Web typography assignment

While I was away on a short trip to Quebec City, I missed the class dedicated to Web typography. Luckily, Mark was kind enough to record the class for me. Being a print designer and having worked in the magazine industry, I am already familiar with typographic contrast and hierarchy, but review is always welcome.

After a quick summary of the major typographic concepts, it was time to start  styling the articles we had selected. In the spirit of the subject matter, I chose to style an article on Paul Rand, a graphic design icon, and as a side benefit, got to learn more about him.

I enjoyed working on this project; it was pretty painless and although I struggled a bit with (up-to-now) seldom-used elements (table and definition lists), it turned out as I envisioned. Check out the result here.

I must admit that I do wonder about  the timing of this typography lesson. We have already built numerous websites and it kind of feels like this lesson and assignment should have come much earlier on in the semester. I’m sure it’s information that would have been beneficial prior to composite one.

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Design-to-code assignment

This was a seemingly simple assignment that got way out of control for me. I thought I was pretty decent at the basics we’ve tackled so far and haven’t struggled too much with css and responsive design using the 960 grid, aside from the dreaded navigation bar, and in particular, the dreaded mobile navigation bar.

But this layout was actually built at 1024px, so I decided to nest a 960 grid within that. I managed to get the static desktop site mostly coded during class except for the form, and thought I was in good shape to make it responsive. I had already set some of the widths using percentages so it should have already been resizing fluidly, at least a little. But it wasn’t. Not one single part of it. So after trying to tweak things for a little while, I decided it might be better to start over. And over. And over. I think this final version is version 4.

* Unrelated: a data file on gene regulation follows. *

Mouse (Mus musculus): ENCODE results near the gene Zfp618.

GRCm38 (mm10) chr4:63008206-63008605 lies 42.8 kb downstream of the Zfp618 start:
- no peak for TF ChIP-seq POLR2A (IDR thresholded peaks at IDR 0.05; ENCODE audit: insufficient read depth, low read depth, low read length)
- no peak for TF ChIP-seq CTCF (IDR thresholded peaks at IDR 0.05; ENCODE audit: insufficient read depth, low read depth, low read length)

To get to this stage, I have broken nearly every single thing, and usually more than once. I’ve had every block level element collapse on me, elements not centering when I thought they should, both vertically and horizontally. I’ve had trouble deciding whether an image should be applied as an image tag or a background image, and I’ve gone back and forth trying out each option. I’ve been on the verge of giving up on this assignment several times.

This isn’t perfect, but I have to stop working on because 1) I’m now growing to resent it and 2) I’m falling behind on all of my other assignments. That pesky imac illustration overlaps and doesn’t resize because I made it a background image. Maybe I could at least tweak the position, but I’m going to live with it now. I’m also pretty sure I was supposed to replace the images with their higher res 2x versions for retina screens, but I didn’t do that either.

Here are the final results: http://denisechan.ca/design_to_code/

To answer the Design to Code questions: